When his clocks chimed nine, I made my leave.

"I greatly enjoyed this little chat, Weasley," he said, not rising from his chair. "Do come again soon; I'm sure we can learn much from each other."

"Hmn," I grouched, heading straight for the door. My head hurt.

"Do come again, won't you? How about… one o'clock on the seventh?"

I froze, my hand strangling the doorknob, which squeaked in offense. He knew about my meeting with Bones. How? Had he been listening, or did he simply make it his business to know other people's business inside the Ministry?

…Both, I suppose.

"That would be fine," I ground out. "Good day."

I left the department feeling as if I had just gotten a scolding from Flitwick. I hated Ravenclaws and their damn circular talks. At least with Slytherins you could throw a bag of coins or an embarrassing picture in their faces; with the Ravenclaws, you had to outsmart them to win.

Ha. That would be the day.

~!~

I decided to stop by Percy's office before getting Harry. I didn't know exactly where he worked, but a point me charm led me to the fifth level.

The floor was divided into large sections, with cubicles in the middle and offices lining the edge. Each of the offices had a bronze name plate stuck to the door, with Cornelius Fudge, Minister for Magic on the large center office. Underneath that were too smaller nameplates, Dolores Umbridge, Undersecretary to the Minister for Magic and Percy Weasley, Court Scribe.

No one was watching, so I stuck my head inside. It was a small corridor with three doors. Flustered voices came from the one at the end of the hall, which bore a gold nameplate with Fudge's name sprawled across it. I thought one of them sounded like the elder Malfoy, but I wasn't going to check right now.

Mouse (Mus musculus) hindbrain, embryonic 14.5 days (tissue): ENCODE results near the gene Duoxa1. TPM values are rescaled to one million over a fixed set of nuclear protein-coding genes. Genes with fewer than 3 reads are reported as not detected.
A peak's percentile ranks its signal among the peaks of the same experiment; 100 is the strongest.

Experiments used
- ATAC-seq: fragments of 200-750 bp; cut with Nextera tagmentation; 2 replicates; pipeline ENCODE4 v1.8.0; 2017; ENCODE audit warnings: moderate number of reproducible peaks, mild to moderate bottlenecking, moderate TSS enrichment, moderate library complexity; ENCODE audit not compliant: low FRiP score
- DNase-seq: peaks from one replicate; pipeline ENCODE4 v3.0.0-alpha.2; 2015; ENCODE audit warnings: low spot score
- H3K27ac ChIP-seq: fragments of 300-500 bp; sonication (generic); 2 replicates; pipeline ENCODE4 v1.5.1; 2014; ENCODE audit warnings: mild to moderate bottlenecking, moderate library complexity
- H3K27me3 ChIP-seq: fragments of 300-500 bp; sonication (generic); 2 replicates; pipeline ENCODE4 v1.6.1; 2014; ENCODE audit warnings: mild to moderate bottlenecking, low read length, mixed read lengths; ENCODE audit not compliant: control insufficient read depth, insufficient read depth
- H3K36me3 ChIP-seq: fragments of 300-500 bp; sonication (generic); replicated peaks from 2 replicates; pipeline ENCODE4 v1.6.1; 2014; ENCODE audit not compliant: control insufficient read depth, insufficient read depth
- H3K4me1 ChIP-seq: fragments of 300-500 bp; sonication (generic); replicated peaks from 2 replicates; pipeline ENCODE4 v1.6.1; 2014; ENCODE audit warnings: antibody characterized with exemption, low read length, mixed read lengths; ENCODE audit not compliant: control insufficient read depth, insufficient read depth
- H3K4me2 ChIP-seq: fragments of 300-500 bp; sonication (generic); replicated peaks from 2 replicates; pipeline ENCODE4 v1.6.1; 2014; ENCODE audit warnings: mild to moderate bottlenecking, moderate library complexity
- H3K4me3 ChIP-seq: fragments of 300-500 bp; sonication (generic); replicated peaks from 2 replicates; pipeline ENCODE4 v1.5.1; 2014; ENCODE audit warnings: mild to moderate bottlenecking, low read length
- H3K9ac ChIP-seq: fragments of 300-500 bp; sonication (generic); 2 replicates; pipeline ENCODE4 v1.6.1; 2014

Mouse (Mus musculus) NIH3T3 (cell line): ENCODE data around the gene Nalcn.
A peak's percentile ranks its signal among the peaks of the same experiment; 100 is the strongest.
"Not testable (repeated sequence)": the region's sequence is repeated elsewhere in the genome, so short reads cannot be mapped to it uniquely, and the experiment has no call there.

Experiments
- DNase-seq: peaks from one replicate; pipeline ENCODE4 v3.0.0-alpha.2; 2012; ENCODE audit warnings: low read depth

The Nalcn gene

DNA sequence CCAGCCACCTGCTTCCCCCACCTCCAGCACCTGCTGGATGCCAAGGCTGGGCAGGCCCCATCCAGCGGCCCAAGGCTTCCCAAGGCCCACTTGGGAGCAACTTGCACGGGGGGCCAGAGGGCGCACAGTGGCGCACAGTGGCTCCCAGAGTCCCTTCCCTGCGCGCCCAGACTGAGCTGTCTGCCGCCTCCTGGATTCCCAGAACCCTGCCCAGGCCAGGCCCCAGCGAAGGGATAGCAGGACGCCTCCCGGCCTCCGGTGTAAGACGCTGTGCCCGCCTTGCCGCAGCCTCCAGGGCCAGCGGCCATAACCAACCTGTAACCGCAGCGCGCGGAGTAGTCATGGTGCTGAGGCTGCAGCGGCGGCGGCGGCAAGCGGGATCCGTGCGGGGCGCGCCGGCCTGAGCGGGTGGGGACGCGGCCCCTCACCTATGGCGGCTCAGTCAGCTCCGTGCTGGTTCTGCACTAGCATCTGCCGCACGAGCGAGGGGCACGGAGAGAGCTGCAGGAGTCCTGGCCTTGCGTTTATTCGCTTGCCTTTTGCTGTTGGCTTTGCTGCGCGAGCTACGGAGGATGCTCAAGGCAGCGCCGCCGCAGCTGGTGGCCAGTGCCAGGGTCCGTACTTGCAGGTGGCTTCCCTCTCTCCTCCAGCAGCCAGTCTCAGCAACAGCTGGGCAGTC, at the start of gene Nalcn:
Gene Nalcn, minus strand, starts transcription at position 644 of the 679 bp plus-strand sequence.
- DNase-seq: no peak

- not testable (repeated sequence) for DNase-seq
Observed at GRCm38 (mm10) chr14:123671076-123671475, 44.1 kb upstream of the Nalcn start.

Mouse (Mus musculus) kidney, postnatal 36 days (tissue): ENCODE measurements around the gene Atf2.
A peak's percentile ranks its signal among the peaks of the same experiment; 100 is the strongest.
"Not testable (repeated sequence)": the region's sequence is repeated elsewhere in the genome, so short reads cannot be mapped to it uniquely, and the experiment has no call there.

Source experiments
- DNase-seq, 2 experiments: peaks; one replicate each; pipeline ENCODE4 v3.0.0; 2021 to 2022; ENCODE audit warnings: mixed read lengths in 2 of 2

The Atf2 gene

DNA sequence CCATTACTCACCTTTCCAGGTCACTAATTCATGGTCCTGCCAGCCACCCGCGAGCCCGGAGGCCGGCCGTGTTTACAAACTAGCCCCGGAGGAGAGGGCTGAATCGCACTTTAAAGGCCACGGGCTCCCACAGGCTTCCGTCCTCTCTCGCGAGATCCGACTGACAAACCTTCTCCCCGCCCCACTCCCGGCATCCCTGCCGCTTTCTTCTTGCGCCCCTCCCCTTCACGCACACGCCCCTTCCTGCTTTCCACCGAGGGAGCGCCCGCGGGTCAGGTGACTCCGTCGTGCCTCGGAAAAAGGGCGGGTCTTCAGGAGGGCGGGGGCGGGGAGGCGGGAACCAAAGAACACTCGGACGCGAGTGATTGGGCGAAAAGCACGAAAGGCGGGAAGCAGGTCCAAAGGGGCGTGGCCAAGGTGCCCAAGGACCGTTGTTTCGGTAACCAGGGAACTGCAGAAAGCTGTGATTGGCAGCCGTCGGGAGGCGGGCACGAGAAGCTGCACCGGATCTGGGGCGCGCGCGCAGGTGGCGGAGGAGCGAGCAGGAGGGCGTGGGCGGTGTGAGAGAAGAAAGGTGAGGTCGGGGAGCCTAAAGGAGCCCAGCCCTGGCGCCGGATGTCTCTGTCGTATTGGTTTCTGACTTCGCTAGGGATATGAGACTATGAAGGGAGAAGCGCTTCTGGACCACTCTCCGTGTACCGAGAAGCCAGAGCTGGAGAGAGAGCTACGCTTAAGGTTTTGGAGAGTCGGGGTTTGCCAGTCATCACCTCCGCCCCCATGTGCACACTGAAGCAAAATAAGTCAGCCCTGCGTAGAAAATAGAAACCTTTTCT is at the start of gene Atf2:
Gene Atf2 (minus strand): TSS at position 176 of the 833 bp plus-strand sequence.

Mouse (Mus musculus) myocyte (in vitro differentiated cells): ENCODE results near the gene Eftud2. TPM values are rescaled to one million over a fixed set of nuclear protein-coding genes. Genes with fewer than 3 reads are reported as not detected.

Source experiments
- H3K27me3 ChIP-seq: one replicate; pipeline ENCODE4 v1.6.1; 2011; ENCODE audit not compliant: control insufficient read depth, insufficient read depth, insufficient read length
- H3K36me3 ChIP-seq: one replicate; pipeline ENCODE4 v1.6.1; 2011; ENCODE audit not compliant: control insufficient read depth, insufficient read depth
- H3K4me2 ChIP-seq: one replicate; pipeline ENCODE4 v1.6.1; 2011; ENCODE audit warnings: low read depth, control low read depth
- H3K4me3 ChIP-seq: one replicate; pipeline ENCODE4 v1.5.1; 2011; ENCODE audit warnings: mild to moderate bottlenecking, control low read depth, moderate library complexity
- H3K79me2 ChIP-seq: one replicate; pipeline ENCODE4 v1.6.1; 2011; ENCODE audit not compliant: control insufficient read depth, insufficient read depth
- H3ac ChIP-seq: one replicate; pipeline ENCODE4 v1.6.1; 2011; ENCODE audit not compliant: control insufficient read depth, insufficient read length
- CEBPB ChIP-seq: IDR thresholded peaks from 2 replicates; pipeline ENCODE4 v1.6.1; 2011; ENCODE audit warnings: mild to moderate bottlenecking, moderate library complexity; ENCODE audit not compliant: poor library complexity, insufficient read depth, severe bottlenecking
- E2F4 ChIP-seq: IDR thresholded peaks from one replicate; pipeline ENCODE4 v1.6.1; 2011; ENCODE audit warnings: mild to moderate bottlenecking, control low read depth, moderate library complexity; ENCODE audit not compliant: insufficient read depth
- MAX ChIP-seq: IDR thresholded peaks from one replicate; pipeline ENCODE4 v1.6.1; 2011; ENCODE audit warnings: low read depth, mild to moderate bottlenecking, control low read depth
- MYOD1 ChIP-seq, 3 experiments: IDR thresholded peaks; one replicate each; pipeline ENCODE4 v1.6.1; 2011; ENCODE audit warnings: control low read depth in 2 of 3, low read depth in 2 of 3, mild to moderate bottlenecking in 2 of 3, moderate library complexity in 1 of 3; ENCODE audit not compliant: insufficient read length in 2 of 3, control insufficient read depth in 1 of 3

I rapped on Percy's door.

He opened it, looking quite red in the face, his eyebrows still purple as ever and his glasses askew. "Yes? What is it—oh. It's you."

He made to close the door, but I stuck my foot through the doorway. "Percy! Let me in, big brother?"

He glared at me. "Come to express your disapproval at my abandonment of the family? Yes, please do. I'm not busy at all." He gestured at his desk—at least, I thought it was his desk. It was rather difficult to tell what was under all the parchments, memos, and ink stains.

"Wonderful!" I ducked under his arm. "I think I will come in, now you mention it."

He blustered, "Oh, get out, George! This isn't—this isn't funny! I don't expect you to understand, but I have work to do!"

I sat down in an unoffered chair, leaned back, and threw my feet up on his desk. "Now that's just rude, Perce. I've been working a good deal longer than you, and, unlike you, I actually run my own business. Try managing a shop, inventing products, selling products, and dealing with employees six days out of the week and see how you like it."

Percy took a deep breath. His ears were red. "Get. Out!"

"Nope. Wanted to talk. Congratulate you for your new job, and all that. Oh, good work this morning. You looked very professional, didn't stop scribbling once. Very much the proper scribe, Perce. Good for you. Although, I'd work on getting rid of those ink stains if I were you."

Percy gaped at me. "You—you want to—congratulate me?" he squeaked.

"Well, yeah. It's not every day one is promoted by the Minister himself to Court Scribe. What did you expect?"

"Uh…well, I expected you to yell at me for—you know, leaving Father and the family."

I tsked. "Percy, I've already yelled at you for that. It was a long time ago, and I've matured since then."

He stared at me, disbelieving.

"Really, what happened was that you both lost your tempers. Of course, that's no reason for one of you to not go apologize, but that's your pride talking. Anyway, you both had a point, you know."